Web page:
I think this may lead to something interesting. Not all functions are created equal. I recall the fact that Ne in ENxP's can greatly trump all the other functions following it (I'm just recalling some old thread posts). I find myself questioning whether anyone can truly 'lead' with an introverted function. I'm sure it's been said before, but before any information can be thought about it has to be taken in. This however probably does not coincide with peoples view on Ni and Ne. The perceiving functions are an extreme force which creates the function order. This view however destroys the idea of introversion as we know it. Eh. Does this sound plausible?
    It helps if you realise that the function order is not a chronological list of which function gets used first. It's more about which functions are prefered and how they get used. The prime takes up most of a persons efforts, regardless of whether it is used first or last.
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    Administrator highlander's Avatar
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    Quote Originally Posted by Andy View Post
    I
    Recently, I've started to find that thinking about four functions again, but a different four introverted percieving (sub sets of Si and Ni), extroverted percieving (Se and Ne, introverted judging (Ti and Fi) and extroverted judging (Te and Fe). By considering how the subsets are two sides of the whole, I've found this method to be a fruitful way of increasing my understanding.
    It is a fundamental thing for me to think about perceiving functions as one side of the equation and the judging functions on the other side. If you don't use two together, you'd never come to a conclusion on something. Is that what you're talking about?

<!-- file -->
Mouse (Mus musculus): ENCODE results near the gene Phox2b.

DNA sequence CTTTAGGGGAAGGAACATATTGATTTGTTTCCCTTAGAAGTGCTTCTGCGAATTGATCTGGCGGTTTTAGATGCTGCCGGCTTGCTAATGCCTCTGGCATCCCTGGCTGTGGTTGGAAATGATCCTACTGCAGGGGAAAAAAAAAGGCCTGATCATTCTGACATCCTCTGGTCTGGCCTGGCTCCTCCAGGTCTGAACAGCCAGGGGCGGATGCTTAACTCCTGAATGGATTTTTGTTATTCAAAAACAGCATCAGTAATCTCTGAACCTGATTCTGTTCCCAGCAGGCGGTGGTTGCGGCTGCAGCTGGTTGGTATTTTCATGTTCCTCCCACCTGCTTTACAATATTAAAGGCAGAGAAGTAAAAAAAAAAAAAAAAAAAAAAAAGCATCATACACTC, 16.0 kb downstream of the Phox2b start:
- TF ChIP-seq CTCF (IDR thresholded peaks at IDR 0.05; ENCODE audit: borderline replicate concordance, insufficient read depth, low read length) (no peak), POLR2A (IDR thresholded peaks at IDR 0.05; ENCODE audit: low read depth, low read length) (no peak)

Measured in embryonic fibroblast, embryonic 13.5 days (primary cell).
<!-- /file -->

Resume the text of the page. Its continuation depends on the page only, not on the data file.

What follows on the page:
With regards to what he is saying, the core practical consideration seems to be the bolded points below:

    "My research leads me to believe that the Function-Attitudes (FA) concept is valuable and provides a gateway to a language architecture for discussing, and perhaps further understanding, one of Jung’s perspectives on psychological Type. It is important to keep in mind, however, that Jung never meant that the FAs actually existed. He created the FA concept to provide a language for discussing an abstract, theoretical construct.

    We must be careful with the functions, attitudes and preferences in general, and the FAs in particular, that we do not start believing that they are real, or that they can be separated from “Type.” Type is a complex, dynamical system that we tend to break into parts in an effort to understand."

    The question is when do we cross the line and fall into the reductionism that he is referring to? Are we doing it in most of the references to the functions in posts on this forum? Many do seem to treat them as entities unto themselves. I may have been moving towards that over the last six months myself as I've tried to decompose and understand things. Maybe a function is not like a process with inputs and outputs (though it seems like a nice analogy).